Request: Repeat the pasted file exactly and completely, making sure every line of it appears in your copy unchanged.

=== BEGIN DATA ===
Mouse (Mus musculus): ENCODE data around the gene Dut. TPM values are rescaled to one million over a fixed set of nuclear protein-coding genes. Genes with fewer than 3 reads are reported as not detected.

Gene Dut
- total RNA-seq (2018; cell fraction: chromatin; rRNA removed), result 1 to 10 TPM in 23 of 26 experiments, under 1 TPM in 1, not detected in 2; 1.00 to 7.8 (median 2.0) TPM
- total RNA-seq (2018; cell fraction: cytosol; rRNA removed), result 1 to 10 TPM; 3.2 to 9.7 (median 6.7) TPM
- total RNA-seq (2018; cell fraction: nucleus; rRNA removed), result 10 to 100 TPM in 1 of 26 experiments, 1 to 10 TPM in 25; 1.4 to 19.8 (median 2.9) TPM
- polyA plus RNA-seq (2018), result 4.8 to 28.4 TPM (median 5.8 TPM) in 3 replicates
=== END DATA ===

Mouse (Mus musculus): ENCODE data around the gene Dut. TPM values are rescaled to one million over a fixed set of nuclear protein-coding genes. Genes with fewer than 3 reads are reported as not detected.

Gene Dut
- total RNA-seq (2018; cell fraction: chromatin; rRNA removed), result 1 to 10 TPM in 23 of 26 experiments, under 1 TPM in 1, not detected in 2; 1.00 to 7.8 (median 2.0) TPM
- total RNA-seq (2018; cell fraction: cytosol; rRNA removed), result 1 to 10 TPM; 3.2 to 9.7 (median 6.7) TPM
- total RNA-seq (2018; cell fraction: nucleus; rRNA removed), result 10 to 100 TPM in 1 of 26 experiments, 1 to 10 TPM in 25; 1.4 to 19.8 (median 2.9) TPM
- polyA plus RNA-seq (2018), result 4.8 to 28.4 TPM (median 5.8 TPM) in 3 replicates